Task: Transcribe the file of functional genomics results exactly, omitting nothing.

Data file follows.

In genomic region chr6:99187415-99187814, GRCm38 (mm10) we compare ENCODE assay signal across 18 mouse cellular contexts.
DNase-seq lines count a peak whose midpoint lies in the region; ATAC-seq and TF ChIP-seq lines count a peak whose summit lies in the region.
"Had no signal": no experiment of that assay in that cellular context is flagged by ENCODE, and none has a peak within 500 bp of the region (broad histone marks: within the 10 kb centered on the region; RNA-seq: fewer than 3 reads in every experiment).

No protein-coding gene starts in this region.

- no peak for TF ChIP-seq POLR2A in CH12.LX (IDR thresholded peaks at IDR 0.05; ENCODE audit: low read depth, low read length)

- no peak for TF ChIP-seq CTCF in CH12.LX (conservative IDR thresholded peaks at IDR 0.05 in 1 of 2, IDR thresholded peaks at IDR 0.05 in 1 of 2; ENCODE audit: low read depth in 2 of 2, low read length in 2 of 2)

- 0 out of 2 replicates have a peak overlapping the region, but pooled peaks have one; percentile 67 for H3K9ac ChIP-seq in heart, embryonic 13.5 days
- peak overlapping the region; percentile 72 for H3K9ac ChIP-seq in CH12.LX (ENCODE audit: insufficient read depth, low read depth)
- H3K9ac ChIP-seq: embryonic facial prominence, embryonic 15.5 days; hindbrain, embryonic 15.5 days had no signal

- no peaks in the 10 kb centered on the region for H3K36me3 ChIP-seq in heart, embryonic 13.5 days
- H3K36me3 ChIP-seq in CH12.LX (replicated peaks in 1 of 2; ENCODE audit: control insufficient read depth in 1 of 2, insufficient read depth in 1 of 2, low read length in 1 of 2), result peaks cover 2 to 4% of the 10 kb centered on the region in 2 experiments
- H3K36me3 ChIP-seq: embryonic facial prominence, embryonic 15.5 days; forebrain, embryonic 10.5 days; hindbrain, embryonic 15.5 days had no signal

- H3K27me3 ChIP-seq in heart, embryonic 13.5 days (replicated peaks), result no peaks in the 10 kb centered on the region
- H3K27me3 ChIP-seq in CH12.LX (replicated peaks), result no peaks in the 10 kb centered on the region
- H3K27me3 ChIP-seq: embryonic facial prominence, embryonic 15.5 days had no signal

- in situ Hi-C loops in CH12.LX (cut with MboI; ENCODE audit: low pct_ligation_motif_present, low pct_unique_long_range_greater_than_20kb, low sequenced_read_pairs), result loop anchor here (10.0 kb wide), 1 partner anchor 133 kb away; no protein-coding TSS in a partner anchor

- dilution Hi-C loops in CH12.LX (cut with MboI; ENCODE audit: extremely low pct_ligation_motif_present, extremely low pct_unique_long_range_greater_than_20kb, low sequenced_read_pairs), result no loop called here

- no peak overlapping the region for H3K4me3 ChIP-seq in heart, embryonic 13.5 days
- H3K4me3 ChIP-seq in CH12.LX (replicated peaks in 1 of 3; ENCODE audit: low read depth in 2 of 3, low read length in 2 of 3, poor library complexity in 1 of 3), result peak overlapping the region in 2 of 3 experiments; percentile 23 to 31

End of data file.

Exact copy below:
In genomic region chr6:99187415-99187814, GRCm38 (mm10) we compare ENCODE assay signal across 18 mouse cellular contexts.
DNase-seq lines count a peak whose midpoint lies in the region; ATAC-seq and TF ChIP-seq lines count a peak whose summit lies in the region.
"Had no signal": no experiment of that assay in that cellular context is flagged by ENCODE, and none has a peak within 500 bp of the region (broad histone marks: within the 10 kb centered on the region; RNA-seq: fewer than 3 reads in every experiment).

No protein-coding gene starts in this region.

- no peak for TF ChIP-seq POLR2A in CH12.LX (IDR thresholded peaks at IDR 0.05; ENCODE audit: low read depth, low read length)

- no peak for TF ChIP-seq CTCF in CH12.LX (conservative IDR thresholded peaks at IDR 0.05 in 1 of 2, IDR thresholded peaks at IDR 0.05 in 1 of 2; ENCODE audit: low read depth in 2 of 2, low read length in 2 of 2)

- 0 out of 2 replicates have a peak overlapping the region, but pooled peaks have one; percentile 67 for H3K9ac ChIP-seq in heart, embryonic 13.5 days
- peak overlapping the region; percentile 72 for H3K9ac ChIP-seq in CH12.LX (ENCODE audit: insufficient read depth, low read depth)
- H3K9ac ChIP-seq: embryonic facial prominence, embryonic 15.5 days; hindbrain, embryonic 15.5 days had no signal

- no peaks in the 10 kb centered on the region for H3K36me3 ChIP-seq in heart, embryonic 13.5 days
- H3K36me3 ChIP-seq in CH12.LX (replicated peaks in 1 of 2; ENCODE audit: control insufficient read depth in 1 of 2, insufficient read depth in 1 of 2, low read length in 1 of 2), result peaks cover 2 to 4% of the 10 kb centered on the region in 2 experiments
- H3K36me3 ChIP-seq: embryonic facial prominence, embryonic 15.5 days; forebrain, embryonic 10.5 days; hindbrain, embryonic 15.5 days had no signal

- H3K27me3 ChIP-seq in heart, embryonic 13.5 days (replicated peaks), result no peaks in the 10 kb centered on the region
- H3K27me3 ChIP-seq in CH12.LX (replicated peaks), result no peaks in the 10 kb centered on the region
- H3K27me3 ChIP-seq: embryonic facial prominence, embryonic 15.5 days had no signal

- in situ Hi-C loops in CH12.LX (cut with MboI; ENCODE audit: low pct_ligation_motif_present, low pct_unique_long_range_greater_than_20kb, low sequenced_read_pairs), result loop anchor here (10.0 kb wide), 1 partner anchor 133 kb away; no protein-coding TSS in a partner anchor

- dilution Hi-C loops in CH12.LX (cut with MboI; ENCODE audit: extremely low pct_ligation_motif_present, extremely low pct_unique_long_range_greater_than_20kb, low sequenced_read_pairs), result no loop called here

- no peak overlapping the region for H3K4me3 ChIP-seq in heart, embryonic 13.5 days
- H3K4me3 ChIP-seq in CH12.LX (replicated peaks in 1 of 3; ENCODE audit: low read depth in 2 of 3, low read length in 2 of 3, poor library complexity in 1 of 3), result peak overlapping the region in 2 of 3 experiments; percentile 23 to 31